I think we’re prone to give tragic backstories to our characters for a few reasons. First, it’s fun. It might seem sadistic on the surface, but it gives clear space for growth. Second, it’s realistic. Show me one person who has never had anything bad happen to them. (Quite honestly, that would be an incredibly boring life to live.) Third, it’s how we empathize with them. Oh, and last, no one with a perfectly happy life goes off adventuring. They just don’t.

My first D&D character was more or less myself in a fantasy setting. I wasn’t comfortable yet in my role-play abilities, and so I kept in my comfort zone while I worked to understand the rules. This character (Faen) didn’t have that much tragedy in his life. Sure, he was orphaned as a baby, but his main goal was to help establish temples to Apollo. (He was a Cleric of Knowledge.) I played that campaign for almost a year.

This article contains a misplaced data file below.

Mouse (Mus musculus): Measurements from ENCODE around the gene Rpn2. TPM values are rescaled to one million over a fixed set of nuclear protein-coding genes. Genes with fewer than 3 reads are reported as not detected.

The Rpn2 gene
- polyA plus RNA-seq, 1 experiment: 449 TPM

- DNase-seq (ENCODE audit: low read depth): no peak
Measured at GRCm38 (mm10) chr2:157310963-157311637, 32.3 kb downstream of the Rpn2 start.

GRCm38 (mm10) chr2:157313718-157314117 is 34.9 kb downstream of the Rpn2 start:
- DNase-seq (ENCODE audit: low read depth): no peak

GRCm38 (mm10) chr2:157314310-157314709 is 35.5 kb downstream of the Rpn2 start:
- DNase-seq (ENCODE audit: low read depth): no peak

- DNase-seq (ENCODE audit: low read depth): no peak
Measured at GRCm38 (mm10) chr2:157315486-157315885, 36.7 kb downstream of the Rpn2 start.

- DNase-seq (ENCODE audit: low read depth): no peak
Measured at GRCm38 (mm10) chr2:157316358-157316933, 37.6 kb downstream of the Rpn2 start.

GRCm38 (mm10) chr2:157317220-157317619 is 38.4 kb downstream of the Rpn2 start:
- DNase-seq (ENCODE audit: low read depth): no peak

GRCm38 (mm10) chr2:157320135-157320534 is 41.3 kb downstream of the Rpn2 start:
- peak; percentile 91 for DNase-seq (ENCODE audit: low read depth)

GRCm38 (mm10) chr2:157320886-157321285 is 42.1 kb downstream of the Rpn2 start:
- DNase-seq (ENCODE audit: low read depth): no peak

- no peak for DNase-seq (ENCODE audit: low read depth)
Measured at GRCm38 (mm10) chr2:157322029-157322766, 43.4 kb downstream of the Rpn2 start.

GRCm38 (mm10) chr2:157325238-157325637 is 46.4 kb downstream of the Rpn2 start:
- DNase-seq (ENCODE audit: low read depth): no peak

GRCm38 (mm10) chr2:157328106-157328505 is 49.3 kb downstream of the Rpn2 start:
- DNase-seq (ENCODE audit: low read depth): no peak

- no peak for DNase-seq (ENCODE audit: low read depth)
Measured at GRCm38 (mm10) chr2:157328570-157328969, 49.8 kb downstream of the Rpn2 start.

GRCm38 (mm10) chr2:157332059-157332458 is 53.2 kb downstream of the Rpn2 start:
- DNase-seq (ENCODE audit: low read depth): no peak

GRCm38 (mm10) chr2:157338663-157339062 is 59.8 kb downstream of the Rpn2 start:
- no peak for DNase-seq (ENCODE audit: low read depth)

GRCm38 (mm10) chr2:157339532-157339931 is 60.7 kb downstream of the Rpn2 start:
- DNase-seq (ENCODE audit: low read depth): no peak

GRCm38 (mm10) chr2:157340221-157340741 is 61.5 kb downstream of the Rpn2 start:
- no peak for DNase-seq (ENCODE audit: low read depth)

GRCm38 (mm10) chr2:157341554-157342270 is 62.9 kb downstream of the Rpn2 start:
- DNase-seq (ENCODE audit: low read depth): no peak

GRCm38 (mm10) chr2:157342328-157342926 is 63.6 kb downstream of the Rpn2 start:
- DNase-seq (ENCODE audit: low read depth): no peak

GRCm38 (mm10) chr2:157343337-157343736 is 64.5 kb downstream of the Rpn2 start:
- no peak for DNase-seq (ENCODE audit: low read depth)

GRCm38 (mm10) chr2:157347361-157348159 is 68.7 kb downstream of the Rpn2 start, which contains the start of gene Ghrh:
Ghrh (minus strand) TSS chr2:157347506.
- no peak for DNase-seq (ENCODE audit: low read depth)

My second character was inspired by this beautiful piece by Little Ulvar. It was the look in his eyes – he knew something that was eating him on the inside. So I set out to make the most tragic backstory I could think of. No exaggeration.

I ended up naming him Milo. He’s still my favourite character I’ve ever played. (He’s also the reason I met my partner, but that’s another story.) I often wish the campaign had been able to go on for even a little longer than it did – I wanted to see him heal.

You see, I’d unknowingly written my own traumas onto Milo.

The first similarity between us was the significance of physical and metaphorical scars.

Recently in an pre-screening for an interview, one of the questions asked me to name two events in my career or life within the past five years that were most significant to me. The first was a no-brainer: my top surgery.